Do not, repeat, do not, believe in Harper's author and human jackal Michael Pollan's carefully constructed "innocent gardene" defense because it will not work in front of a real-life judge. With all drugs, "mens rea" or "bad intent" is supposed.
OK, I gotta go now. Till later,
I think I'm gonna try to answer some of the common questions I've read here & there ... and it is in *no way* my intent to diss anyone's work. It is really difficult to get good info and then to check it out. ciao, jim I think I'm gonna try to answer some of the common questions I've read here & there ... and it is in *no way* my intent to diss anyone's work. It is really difficult to get good info and then to check it out. ciao, jim Also, if it is true about all parts being illegal, then how is it possible to legally buy poppy pods? I know I sound like a kiss-ass, but I love you book, especially the section on other opiates-> I miss my Oxycodone Also, if it is true about all parts being illegal, then how is it possible to legally buy poppy pods? I know I sound like a kiss-ass, but I love you book, especially the section on other opiates-> I miss my Oxycodone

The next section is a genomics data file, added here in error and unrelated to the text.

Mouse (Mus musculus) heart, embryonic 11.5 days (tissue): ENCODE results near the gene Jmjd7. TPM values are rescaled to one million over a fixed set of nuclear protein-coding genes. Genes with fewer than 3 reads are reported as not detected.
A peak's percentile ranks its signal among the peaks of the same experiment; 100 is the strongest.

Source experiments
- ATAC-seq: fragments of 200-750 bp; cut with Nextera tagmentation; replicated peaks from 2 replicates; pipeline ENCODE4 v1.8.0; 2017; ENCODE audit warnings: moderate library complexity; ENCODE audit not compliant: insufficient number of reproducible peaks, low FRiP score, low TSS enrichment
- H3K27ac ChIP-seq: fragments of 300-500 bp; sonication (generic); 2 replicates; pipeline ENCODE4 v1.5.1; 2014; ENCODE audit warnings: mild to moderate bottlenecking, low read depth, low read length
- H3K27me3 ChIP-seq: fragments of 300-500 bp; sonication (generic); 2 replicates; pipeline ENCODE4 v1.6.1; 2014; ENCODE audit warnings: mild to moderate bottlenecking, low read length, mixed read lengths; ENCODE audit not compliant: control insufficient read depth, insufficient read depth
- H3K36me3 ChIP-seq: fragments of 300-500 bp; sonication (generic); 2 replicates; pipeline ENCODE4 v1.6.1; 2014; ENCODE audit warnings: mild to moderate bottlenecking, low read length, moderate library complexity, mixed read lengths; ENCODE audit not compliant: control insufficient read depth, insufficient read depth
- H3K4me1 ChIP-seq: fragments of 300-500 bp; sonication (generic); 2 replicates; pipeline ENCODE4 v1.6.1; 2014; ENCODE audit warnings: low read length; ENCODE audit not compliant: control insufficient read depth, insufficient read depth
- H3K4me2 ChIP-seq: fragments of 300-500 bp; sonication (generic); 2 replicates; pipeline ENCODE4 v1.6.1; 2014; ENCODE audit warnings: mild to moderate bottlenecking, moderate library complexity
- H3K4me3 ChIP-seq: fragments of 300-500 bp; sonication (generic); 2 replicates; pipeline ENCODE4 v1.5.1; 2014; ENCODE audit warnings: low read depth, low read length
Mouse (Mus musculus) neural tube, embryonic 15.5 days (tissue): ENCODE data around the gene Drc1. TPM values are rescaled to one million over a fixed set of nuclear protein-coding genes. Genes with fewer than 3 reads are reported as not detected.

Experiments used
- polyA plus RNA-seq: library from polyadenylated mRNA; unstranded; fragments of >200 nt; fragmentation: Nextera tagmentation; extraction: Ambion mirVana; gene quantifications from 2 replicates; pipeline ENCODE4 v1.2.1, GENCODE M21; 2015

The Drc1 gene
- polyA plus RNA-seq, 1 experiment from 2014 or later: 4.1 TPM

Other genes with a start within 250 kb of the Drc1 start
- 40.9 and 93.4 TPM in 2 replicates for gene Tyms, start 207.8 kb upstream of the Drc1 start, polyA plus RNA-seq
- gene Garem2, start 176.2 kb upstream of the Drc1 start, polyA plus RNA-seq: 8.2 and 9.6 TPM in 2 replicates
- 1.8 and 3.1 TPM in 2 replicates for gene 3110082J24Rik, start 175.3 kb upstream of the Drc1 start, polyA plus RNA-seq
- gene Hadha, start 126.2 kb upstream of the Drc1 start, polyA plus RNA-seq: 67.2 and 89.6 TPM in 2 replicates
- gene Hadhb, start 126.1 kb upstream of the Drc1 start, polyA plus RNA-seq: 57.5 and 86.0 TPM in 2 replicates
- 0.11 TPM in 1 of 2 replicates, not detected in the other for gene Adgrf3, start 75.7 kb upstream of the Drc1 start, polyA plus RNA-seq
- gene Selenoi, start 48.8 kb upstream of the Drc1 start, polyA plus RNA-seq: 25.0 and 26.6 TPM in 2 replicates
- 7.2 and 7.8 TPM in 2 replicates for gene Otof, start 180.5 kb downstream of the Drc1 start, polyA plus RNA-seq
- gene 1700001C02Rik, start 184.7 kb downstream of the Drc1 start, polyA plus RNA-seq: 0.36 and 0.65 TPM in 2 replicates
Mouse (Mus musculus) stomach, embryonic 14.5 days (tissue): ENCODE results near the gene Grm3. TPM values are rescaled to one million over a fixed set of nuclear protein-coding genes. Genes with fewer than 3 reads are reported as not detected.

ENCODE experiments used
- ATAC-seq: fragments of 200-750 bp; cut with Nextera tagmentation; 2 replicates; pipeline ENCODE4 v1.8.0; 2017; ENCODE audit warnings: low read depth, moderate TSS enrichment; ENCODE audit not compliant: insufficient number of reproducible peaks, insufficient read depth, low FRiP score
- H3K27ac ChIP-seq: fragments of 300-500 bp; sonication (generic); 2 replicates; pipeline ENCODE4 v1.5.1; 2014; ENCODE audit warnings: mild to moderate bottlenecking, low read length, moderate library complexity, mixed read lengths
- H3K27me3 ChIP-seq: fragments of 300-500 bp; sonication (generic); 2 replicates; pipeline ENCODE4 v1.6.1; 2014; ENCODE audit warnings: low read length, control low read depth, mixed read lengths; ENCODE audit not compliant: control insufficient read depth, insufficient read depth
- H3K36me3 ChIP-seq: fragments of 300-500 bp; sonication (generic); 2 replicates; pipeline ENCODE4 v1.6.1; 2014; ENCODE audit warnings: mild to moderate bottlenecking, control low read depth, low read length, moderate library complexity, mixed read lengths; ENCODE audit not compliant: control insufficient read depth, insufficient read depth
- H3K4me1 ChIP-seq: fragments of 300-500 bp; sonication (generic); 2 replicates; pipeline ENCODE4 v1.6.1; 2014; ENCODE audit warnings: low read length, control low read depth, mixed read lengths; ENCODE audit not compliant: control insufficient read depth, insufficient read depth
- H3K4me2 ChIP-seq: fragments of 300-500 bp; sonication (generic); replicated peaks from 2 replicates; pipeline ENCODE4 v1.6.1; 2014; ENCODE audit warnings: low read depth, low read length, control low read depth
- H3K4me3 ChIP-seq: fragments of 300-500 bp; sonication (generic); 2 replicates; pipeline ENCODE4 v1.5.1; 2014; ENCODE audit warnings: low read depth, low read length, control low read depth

I think I'm gonna try to answer some of the common questions I've read here & there ... and it is in *no way* my intent to diss anyone's work. It is really difficult to get good info and then to check it out.
Also, if it is true about all parts being illegal, then how is it possible to legally buy poppy pods?
I know I sound like a kiss-ass, but I love you book, especially the section on other opiates-> I miss my Oxycodone